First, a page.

Tuesday, July 31, 2012

Flying Solo With a Toddler

Last weekend, E and I flew to my hometown for the weekend to attend my best friend's bridal shower.  Due to A-100 obligations, S didn't join us on the trip, so I got E to myself for three whole days. Since my family lives there, E's Nana and Aunt were more than willing to babysit while I attended a dinner on Friday night and the shower on Saturday.  It was a fun weekend full of girl chatter and margaritas, and I was really happy we went.  E even got to spend some time petting goats on his grandad's farm.

The bride-to-be in the middle surrounded by four of her bridesmaids.

Feeding the goats

Staring down the goat
The weekend was great.  E was great.  Until he wasn't... 

Getting there wasn't the problem.  Despite having to wake at the ungodly hour of 4:30am, he was a trooper.  He didn't make a peep during the drive to the airport or when we went through security, even when the TSA agent confiscated his sippy cup so it could be swabbed for explosives.  Once on the plane, the first leg of the flight was a breeze.  E sat on my lap and happily ate grapes and Cheerios while he watched Yo Gabba Gabba and thumbed through the pages of his new favorite books.  During the layover, he gladly let me change his diaper before boarding the next plane and even giggled when I let him run about for a few minutes before re-boarding.  During the second leg of the trip he napped for 45 minutes of a one and a half hour flight, then awoke to eat some airplane cookies biscotti and stare out the window.  In short, he was a perfect little angel.  At the time, I convinced myself E was the ideal travel child because why wouldn't he be?  The kid has flown quite a bit and we have never had a problem with him. 

But then there was the return flight.  First let me state that I am a horrible mother for even booking a late evening flight with a toddler, but I had to cash in a nearly expired voucher before it was too late, and that evening flight was the only one that would get me back on the day I needed.  So, I booked it and crossed my fingers.  The first leg wasn't so bad.  I was beginning to think the travel gods has blessed me with this angel baby, until we reached the layover.  Then, his halo tilted and continued to tilt until it crashed to the floor during a fit of exhaustion and toddlerness.  We nearly missed our connecting flight and we had to run through the airport to get to the gate.  E screamed and cried the whole way.  I must have looked like a lunatic as I bobbed and weaved between slow walking people on cell phones and elderly folks getting carted around in wheelchairs.  We were like a fire truck headed in the direction of a four alarm fire; me speeding down the walkway pushing the stroller while E wailed to announce our impending arrival.  Once we got to the gate, it was after 9pm (an hour past E's bedtime) and we had 4 minutes to board.  We were the last ones, and as I walked down the aisle of the plane my heart dropped as I spotted our seat--dead center between an extra large man and a slightly larger young woman.  Up until this point we had lucked up with window seats, so to see this middle seat before us was disheartening to say the least.  "This is going to be fun," I thought.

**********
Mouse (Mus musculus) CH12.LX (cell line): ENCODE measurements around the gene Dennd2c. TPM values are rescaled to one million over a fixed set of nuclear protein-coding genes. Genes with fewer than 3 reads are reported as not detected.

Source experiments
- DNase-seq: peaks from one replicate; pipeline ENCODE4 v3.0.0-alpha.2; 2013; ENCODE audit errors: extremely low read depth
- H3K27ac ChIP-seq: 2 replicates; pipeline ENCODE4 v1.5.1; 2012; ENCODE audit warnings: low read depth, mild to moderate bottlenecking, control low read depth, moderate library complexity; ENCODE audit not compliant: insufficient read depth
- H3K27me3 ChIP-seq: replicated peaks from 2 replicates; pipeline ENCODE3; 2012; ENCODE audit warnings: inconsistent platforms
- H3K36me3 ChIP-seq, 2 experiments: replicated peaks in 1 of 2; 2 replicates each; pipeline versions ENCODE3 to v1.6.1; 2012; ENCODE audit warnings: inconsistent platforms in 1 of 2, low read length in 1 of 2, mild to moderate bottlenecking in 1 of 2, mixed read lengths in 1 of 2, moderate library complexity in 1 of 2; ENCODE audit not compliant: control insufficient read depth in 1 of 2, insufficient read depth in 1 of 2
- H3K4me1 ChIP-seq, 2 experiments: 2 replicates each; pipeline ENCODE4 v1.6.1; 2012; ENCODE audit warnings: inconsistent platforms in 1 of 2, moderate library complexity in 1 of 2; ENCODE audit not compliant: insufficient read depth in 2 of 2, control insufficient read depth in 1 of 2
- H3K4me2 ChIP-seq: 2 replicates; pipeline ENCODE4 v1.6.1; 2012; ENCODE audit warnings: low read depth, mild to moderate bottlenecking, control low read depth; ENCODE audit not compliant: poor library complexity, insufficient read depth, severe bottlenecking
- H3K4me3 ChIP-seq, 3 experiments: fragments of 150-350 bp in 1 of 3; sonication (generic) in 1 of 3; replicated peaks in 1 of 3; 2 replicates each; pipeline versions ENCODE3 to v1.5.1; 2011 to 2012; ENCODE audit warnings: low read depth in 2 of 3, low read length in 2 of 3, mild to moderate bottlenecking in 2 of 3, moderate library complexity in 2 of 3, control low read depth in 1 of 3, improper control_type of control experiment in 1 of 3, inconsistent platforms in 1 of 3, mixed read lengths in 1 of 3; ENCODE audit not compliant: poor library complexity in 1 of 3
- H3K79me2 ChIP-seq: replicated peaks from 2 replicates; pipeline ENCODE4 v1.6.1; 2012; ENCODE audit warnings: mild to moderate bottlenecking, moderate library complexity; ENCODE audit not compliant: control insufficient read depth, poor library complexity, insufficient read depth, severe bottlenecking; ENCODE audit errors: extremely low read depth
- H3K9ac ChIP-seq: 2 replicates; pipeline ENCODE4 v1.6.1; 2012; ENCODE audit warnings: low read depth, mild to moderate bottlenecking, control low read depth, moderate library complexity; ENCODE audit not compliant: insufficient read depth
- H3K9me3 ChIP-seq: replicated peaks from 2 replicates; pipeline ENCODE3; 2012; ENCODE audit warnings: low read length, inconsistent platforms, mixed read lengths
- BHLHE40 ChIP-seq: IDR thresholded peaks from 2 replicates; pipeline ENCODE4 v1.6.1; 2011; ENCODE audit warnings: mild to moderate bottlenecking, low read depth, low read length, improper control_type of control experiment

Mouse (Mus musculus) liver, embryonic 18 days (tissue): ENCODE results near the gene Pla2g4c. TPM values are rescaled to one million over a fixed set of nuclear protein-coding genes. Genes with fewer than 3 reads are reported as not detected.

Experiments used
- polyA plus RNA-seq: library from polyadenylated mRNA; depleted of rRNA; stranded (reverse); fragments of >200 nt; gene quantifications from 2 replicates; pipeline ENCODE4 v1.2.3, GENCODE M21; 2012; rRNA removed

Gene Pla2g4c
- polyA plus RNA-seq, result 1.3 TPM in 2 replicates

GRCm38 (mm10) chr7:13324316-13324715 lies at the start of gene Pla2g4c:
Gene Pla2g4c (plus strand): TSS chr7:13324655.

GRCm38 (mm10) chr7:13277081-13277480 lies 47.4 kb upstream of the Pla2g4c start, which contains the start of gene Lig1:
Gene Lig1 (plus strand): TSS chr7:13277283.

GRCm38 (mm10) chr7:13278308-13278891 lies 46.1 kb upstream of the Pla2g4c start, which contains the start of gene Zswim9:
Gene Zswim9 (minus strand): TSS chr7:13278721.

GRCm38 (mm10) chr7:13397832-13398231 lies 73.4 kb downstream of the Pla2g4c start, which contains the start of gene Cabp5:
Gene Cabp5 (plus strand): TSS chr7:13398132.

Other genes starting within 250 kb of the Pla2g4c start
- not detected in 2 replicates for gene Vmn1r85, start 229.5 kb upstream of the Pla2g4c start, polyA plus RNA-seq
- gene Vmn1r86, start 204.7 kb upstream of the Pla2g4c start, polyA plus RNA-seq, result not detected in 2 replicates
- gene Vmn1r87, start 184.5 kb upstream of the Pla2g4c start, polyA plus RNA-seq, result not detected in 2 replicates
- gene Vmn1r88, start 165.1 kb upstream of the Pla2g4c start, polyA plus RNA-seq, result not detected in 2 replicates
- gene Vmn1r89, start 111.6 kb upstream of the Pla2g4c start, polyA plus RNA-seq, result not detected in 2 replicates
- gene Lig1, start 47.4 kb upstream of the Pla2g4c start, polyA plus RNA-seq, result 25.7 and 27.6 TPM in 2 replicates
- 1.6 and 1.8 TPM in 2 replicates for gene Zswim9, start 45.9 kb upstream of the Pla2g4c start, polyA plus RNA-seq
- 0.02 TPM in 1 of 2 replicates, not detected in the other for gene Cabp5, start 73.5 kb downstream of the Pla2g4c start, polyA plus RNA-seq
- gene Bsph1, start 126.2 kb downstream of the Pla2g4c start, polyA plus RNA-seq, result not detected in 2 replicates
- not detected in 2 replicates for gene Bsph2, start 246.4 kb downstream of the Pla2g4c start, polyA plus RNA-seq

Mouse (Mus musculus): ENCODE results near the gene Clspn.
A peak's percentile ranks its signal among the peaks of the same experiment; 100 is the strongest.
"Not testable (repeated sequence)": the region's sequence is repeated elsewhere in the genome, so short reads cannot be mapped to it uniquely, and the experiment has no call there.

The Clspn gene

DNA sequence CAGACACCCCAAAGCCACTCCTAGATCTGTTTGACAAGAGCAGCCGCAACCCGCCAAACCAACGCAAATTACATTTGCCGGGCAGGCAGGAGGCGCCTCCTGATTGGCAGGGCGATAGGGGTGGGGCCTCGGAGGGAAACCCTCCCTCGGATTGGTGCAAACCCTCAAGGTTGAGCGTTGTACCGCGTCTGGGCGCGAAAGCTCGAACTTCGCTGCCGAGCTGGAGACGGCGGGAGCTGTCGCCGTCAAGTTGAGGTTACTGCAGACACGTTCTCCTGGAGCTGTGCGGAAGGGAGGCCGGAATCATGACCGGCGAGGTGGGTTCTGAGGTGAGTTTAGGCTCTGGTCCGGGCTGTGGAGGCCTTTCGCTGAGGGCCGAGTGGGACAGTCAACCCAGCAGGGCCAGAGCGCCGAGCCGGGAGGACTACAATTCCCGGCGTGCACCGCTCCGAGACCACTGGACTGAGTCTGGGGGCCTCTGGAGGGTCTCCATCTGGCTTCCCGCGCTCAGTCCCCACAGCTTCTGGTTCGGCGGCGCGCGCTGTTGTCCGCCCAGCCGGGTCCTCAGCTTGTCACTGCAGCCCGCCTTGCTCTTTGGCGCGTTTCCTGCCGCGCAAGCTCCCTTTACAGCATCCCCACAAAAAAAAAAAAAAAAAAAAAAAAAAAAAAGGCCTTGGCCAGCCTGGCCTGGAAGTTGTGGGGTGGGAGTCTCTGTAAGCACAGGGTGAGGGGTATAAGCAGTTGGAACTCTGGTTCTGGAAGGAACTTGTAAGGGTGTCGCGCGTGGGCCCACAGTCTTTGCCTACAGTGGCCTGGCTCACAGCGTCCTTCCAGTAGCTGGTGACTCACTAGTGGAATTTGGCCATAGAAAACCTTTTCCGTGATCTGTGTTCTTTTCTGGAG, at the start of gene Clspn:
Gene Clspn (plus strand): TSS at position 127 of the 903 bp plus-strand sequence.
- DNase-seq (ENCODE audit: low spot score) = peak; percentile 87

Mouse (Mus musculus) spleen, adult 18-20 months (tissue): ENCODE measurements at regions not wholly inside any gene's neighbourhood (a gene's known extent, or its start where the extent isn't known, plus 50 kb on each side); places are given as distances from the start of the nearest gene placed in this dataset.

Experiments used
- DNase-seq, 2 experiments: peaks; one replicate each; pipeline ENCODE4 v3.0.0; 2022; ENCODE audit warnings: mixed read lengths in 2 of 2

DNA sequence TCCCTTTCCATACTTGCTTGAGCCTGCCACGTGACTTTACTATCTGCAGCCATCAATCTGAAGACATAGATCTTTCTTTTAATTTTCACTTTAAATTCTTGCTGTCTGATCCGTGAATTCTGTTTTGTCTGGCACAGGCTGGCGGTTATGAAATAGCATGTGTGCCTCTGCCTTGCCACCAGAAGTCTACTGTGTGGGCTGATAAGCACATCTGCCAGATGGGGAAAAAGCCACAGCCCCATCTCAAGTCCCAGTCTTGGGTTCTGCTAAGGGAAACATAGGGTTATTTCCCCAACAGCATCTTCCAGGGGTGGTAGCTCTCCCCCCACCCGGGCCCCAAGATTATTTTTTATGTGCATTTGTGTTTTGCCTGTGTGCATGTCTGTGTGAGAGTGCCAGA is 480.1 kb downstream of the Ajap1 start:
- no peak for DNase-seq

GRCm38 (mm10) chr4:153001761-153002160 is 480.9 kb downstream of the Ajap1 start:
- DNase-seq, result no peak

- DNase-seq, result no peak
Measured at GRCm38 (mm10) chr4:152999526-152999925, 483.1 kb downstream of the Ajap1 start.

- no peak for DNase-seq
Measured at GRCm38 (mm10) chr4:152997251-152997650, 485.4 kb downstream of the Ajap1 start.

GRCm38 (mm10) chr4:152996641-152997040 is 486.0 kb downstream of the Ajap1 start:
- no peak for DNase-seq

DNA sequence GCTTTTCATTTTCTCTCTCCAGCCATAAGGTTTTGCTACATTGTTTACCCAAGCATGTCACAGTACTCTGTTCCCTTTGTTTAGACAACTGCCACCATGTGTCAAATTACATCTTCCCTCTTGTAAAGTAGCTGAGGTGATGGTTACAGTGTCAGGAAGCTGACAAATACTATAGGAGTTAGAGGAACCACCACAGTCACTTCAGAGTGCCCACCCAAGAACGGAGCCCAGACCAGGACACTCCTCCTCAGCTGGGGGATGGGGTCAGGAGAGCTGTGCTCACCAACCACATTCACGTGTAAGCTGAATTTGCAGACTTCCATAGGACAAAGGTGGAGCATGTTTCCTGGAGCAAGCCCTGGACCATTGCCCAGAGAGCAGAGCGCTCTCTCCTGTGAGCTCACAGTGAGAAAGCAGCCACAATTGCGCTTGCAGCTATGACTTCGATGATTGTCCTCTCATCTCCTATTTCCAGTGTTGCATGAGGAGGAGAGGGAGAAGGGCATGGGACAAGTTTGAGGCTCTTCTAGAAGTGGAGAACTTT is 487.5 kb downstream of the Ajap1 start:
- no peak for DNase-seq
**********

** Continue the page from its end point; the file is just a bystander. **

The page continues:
I wedged my way into the seat and propped E on my lap.  He had ceased screaming at this point and had simmered down to a low whine.  "Great," I thought.  "He's whining himself to sleep.  Maybe he'll curl up and sleep the whole way."  A girl can dream, can't she?

First E wanted to look out the window, so he began to reach across the male passenger seated there.  I quickly grabbed him and told him "no no" as I tried to explain exactly why he couldn't look out the window during this particular flight.  That of course sent him into a meltdown as he continued to try to reach the window, fighting and crying and kicking his legs for what felt like an eternity, but was only 3 minutes in reality.  Still, it was 3 minutes I'm sure our lovely seatmate would love to erase from his memory. 

Then I tried to get E to take his "baba" hoping that would settle him down and he would fall asleep.  It was after 9:30 at this point and I knew he was going on fumes.  Apparently, he wasn't going down.  He hit and threw the sippy cup away every time I tried to give it to him.  He tried to reach for the window again as I awkwardly tried to wrestle him back into the seat. 

Then he saw the light. And by light, I mean the overhead reading light that the aisle seat passenger had just turned on so she could read her book.  And it was so bright.  And E let me know it too.

E became obsessed with pointing to the light and saying "hot mama, hot."  He says all lights are hot, so I knew he was talking about the dang light.  I tried to reposition it so it wasn't in his face, but to no avail.  I tried turning my shoulder to it and positioning E closer to the window seat passenger, but the fact that he was extra large meant that there was no room.  Then I tried to shield E's eyes with the scarf I was wearing, which of course he thought was a game of peek-a-boo that he was in no mood to play. 

We were trapped on the plane for two hours in the most uncomfortable seats imaginable and a bright light shining in E's face.  He cried.  He screamed.  He flailed.  He threw his sippy cup and kicked the back of the seat as I desperately tried to reign him in.  All the while that light shone brightly in our faces as the aisle passenger "read" her book. I was utterly hopeless.  I had become that mom and I was ashamed.  I was totally embarrassed, but there was nothing I could do.  I wanted so badly to get up and walk the aisle with him, but of course we were flying through a lightening storm and the seat belt light never went off.  And neither did that dang overhead light.  The flight was, in a word, miserable.  The only saving grace was that it was just  a two hour flight and not, say, cross country or trans-Atlantic.